cordwood


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cordwood

[′kȯrd‚wu̇d]
(materials)
Wood stacked and sold in cords.

cordwood

A practical, resource-efficient, renewable material that is usually obtained from timber and trees unsuitable for building purposes. Deadfall and standing dead timber are preferred, because they are partially seasoned and contain minimal rot. See also: Biomaterials
References in periodicals archive ?
As a result, the school saved money on heat, a local man was hired to cut cordwood, and students are paid to stoke the boiler and stack wood.
Survey methods were used to determine characteristics of woodburning equipment and conditions at the time of test burns and to assess consumer reactions to the product as an alternative to cordwood.
Using a RUF 1100 briquetter to compress sawdust with 24,000 pounds of pressure, the bricks are twice as dense as cordwood while emitting 52 percent less particulate matter in the air, according to WCP.
The room beneath this chapel resting-place in Elmina is where the female slaves were packed; stacked vertically so tightly together like cordwood on end that if they slept at all, it was standing up.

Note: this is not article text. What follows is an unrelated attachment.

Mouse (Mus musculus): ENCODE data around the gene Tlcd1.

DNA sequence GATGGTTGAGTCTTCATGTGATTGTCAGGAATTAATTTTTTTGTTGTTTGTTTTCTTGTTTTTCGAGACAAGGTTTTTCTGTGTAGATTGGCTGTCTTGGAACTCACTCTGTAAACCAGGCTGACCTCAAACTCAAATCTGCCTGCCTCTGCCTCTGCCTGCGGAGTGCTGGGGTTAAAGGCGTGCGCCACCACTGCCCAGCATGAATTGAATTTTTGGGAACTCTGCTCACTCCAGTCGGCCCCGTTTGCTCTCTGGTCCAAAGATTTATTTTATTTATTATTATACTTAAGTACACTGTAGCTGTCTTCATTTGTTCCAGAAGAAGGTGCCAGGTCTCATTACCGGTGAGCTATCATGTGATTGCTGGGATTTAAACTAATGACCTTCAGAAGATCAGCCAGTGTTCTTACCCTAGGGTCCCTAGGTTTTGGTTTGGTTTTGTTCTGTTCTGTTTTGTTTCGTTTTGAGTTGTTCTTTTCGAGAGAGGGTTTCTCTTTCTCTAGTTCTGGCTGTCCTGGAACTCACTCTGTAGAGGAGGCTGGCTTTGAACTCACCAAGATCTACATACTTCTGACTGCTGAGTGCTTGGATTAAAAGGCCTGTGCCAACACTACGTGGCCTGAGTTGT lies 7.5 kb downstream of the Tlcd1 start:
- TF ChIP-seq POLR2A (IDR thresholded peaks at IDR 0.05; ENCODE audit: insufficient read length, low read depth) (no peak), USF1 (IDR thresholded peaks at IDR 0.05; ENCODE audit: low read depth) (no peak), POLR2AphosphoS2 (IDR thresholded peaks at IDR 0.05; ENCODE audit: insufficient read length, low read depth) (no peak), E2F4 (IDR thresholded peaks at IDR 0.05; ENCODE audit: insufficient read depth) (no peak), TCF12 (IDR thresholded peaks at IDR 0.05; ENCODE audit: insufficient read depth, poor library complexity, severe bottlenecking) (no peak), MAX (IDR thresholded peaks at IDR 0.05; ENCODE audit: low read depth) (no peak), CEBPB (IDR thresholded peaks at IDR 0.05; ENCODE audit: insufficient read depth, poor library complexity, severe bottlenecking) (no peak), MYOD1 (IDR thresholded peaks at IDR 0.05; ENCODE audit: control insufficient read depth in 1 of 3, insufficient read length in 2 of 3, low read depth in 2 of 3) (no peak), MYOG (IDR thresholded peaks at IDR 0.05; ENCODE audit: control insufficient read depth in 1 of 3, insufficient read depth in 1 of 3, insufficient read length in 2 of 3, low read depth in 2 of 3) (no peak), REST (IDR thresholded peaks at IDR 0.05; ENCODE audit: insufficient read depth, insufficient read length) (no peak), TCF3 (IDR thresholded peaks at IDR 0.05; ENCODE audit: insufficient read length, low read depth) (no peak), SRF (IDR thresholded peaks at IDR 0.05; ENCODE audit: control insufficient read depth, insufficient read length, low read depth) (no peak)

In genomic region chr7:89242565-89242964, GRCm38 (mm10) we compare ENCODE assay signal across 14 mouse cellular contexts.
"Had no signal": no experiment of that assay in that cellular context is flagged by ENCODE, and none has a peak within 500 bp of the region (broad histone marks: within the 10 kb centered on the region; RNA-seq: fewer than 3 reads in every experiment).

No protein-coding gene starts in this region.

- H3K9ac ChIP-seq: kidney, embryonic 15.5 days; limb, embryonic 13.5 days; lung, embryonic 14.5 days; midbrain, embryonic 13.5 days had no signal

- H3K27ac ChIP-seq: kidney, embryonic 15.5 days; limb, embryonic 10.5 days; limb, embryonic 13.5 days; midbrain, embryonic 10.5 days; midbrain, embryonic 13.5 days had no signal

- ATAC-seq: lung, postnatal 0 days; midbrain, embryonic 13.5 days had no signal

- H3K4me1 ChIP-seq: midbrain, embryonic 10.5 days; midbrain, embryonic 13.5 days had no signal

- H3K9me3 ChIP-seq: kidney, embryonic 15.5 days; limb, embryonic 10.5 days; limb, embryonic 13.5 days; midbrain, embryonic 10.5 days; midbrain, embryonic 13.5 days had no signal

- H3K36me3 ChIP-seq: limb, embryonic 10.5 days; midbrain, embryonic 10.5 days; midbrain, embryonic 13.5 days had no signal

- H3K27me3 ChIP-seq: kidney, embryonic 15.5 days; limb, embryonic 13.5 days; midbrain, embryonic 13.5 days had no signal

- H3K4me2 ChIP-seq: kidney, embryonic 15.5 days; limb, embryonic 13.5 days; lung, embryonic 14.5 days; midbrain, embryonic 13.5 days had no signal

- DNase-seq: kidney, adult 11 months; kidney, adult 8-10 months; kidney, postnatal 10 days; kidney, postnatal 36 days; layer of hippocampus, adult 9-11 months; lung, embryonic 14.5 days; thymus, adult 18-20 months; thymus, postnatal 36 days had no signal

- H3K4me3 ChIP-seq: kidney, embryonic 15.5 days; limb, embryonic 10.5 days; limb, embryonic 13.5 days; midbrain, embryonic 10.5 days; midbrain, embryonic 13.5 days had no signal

The prizes Bream captured reveal coastal trade patterns, whereby high-bulk, low- value cargoes, such as timber or plaster or cordwood, were carried westward to commercial centres such as Boston, while foodstuffs and West India goods, such as rum and molasses, headed east.
Paper, lumber, cordwood, maple syrup, fruits and nuts all come from trees.
Building green; a complete how-to guide to alternate building methods--earth plaster, straw bale, cordwood, cob, living roofs, 2d ed.
But the cordwood structure is really the nerve center of the couple's kitchen garden, on Decatur Island in Washington's San Juans.
With limited beds, the swell in numbers during an extreme weather notification, would see people "stacked like cordwood.
The North Pond's 46 acres usually warms up first, and at times the bass stack up here like cordwood," said Schulte as he placed a huge largemouth into his livewell.
Once the structure is assembled, the walls are completed by in-filling between the wooden structural members with natural building materials such as straw, cob, cordwood or planed wood, or by wrapping the structure with insulation and siding, which creates a tight building envelope.
They harvested these and other poplar trees from the site for various elements inside the house as well as for one of the house's main features: its cordwood walls.